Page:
Tagged: Space-Time

Thoughts III: Notes on Kantism and Astronomy

Kantism & Astronomy (4 Fragments)

The idea of space and time as a priori forms of intuition with no content in the external world is a foundation of Kant’s philosophy. However, this is what the relativistic theory claims, implicitly, to have disproved, with its space-time that is a fourth dimension and can be distorted by mass.


Dark energy is not predicted by the original Big Bang theory, deriving from relativity. According to the original scenario, we should be assisting to a slowdown in universal expansion, because matter and radiation are self-attractive. However, the contrary has been observed: Expansion would be accelerating. The only way for this to happen, under the assumption of the Big Bang, is that dark matter exists, which is self-repulsive gravitationally. The Big Bang theory does not hold either without the hypothesis of an inflation field, otherwise the universe would collapse. I conclude that the theory needs constant amendment to fit in the data, and such is no sign of a good frame-theory.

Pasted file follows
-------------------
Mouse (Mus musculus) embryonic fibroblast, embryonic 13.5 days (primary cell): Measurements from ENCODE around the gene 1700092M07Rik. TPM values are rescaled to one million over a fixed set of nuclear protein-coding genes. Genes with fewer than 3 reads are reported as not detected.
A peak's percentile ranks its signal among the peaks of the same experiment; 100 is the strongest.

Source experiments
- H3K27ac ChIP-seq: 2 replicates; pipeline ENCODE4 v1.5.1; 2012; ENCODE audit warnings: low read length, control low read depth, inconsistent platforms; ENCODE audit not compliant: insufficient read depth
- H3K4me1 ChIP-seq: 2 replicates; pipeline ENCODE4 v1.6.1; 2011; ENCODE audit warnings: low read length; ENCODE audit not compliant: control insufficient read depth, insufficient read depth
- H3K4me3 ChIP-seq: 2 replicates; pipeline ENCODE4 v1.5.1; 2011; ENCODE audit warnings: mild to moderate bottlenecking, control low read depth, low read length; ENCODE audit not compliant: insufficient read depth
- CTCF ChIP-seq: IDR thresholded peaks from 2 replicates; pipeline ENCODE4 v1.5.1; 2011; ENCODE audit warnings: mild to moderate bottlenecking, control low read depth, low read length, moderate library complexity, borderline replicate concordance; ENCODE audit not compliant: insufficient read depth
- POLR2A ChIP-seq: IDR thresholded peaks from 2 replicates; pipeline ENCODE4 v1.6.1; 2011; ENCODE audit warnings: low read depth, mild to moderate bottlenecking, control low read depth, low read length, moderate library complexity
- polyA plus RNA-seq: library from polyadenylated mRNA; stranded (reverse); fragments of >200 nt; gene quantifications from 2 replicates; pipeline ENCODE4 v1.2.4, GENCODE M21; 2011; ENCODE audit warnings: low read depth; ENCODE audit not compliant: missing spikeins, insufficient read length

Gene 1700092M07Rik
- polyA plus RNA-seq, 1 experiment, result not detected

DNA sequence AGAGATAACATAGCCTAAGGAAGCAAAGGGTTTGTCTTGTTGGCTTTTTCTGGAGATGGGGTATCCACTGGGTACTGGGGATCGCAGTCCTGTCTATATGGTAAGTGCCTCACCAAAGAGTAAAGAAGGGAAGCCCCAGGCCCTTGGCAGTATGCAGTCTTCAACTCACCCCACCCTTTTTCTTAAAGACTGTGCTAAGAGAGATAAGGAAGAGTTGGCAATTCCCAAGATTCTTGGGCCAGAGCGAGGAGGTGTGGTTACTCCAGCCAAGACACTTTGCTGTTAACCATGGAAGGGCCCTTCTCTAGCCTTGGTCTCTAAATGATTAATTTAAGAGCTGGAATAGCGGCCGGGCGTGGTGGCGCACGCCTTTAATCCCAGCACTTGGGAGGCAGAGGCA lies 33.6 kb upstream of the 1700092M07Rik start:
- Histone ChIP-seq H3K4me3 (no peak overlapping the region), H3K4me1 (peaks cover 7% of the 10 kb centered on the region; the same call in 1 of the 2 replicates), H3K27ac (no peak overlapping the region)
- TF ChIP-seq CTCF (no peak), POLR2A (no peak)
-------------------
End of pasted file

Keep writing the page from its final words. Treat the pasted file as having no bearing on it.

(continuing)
Relativistic black holes do not exist. Mainstream astronomers need them because of the Big Bang theory. They do not care that well-known astronomers like Hoyle and Prigogine have already come with alternative models. They stick to the Big Bang, notwithstanding the singularities of the model, like infinite temperature at some point in time (to believe this can occur in the physical world, one really has to be a strong believer). They need black holes so that current observation fits in with the total amount of matter predicted by the theory.


The world of our experience is an illusion, but an illusion that submits to rules. These rules are given by our cognitive apparatus. Infinite temperature, a so-called singularity of the relativistic Big Bang, or infinite density, at the center of a black hole, does not conform to the rule and possibility of experience, for empirical qualities have to be finite. Kantian antinomies of space, time, causality, regarding the question of their finitude, do not bear on objects of our experience but on a priori forms of knowledge. The uncertain finitude of these forms relates to their being a priori, before all experience.

Published July 2013